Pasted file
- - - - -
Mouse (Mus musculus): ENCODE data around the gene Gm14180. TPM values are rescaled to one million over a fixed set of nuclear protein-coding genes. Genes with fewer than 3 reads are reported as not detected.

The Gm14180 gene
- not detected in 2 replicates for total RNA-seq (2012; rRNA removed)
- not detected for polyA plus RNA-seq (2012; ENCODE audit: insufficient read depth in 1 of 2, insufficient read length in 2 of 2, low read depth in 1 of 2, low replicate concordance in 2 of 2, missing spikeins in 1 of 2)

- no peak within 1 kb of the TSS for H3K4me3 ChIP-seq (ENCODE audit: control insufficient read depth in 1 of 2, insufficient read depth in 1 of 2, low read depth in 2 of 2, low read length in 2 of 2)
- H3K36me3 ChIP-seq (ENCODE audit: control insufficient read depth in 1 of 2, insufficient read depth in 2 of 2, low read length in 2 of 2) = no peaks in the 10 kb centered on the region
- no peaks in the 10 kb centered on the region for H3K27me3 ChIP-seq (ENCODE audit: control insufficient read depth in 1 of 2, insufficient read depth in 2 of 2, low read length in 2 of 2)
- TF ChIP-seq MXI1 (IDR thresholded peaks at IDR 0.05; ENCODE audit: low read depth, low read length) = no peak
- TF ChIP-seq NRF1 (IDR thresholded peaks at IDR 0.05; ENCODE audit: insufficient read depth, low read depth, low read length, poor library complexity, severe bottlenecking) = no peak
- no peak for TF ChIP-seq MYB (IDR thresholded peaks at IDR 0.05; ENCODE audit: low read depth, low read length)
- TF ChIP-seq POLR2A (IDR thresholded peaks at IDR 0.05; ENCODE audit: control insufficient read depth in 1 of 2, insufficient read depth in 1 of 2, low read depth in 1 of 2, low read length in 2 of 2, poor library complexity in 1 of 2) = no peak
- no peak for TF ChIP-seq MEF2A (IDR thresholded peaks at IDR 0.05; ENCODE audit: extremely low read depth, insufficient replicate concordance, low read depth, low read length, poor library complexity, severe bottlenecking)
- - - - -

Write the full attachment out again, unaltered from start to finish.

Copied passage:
Mouse (Mus musculus): ENCODE data around the gene Gm14180. TPM values are rescaled to one million over a fixed set of nuclear protein-coding genes. Genes with fewer than 3 reads are reported as not detected.

The Gm14180 gene
- not detected in 2 replicates for total RNA-seq (2012; rRNA removed)
- not detected for polyA plus RNA-seq (2012; ENCODE audit: insufficient read depth in 1 of 2, insufficient read length in 2 of 2, low read depth in 1 of 2, low replicate concordance in 2 of 2, missing spikeins in 1 of 2)

- no peak within 1 kb of the TSS for H3K4me3 ChIP-seq (ENCODE audit: control insufficient read depth in 1 of 2, insufficient read depth in 1 of 2, low read depth in 2 of 2, low read length in 2 of 2)
- H3K36me3 ChIP-seq (ENCODE audit: control insufficient read depth in 1 of 2, insufficient read depth in 2 of 2, low read length in 2 of 2) = no peaks in the 10 kb centered on the region
- no peaks in the 10 kb centered on the region for H3K27me3 ChIP-seq (ENCODE audit: control insufficient read depth in 1 of 2, insufficient read depth in 2 of 2, low read length in 2 of 2)
- TF ChIP-seq MXI1 (IDR thresholded peaks at IDR 0.05; ENCODE audit: low read depth, low read length) = no peak
- TF ChIP-seq NRF1 (IDR thresholded peaks at IDR 0.05; ENCODE audit: insufficient read depth, low read depth, low read length, poor library complexity, severe bottlenecking) = no peak
- no peak for TF ChIP-seq MYB (IDR thresholded peaks at IDR 0.05; ENCODE audit: low read depth, low read length)
- TF ChIP-seq POLR2A (IDR thresholded peaks at IDR 0.05; ENCODE audit: control insufficient read depth in 1 of 2, insufficient read depth in 1 of 2, low read depth in 1 of 2, low read length in 2 of 2, poor library complexity in 1 of 2) = no peak
- no peak for TF ChIP-seq MEF2A (IDR thresholded peaks at IDR 0.05; ENCODE audit: extremely low read depth, insufficient replicate concordance, low read depth, low read length, poor library complexity, severe bottlenecking)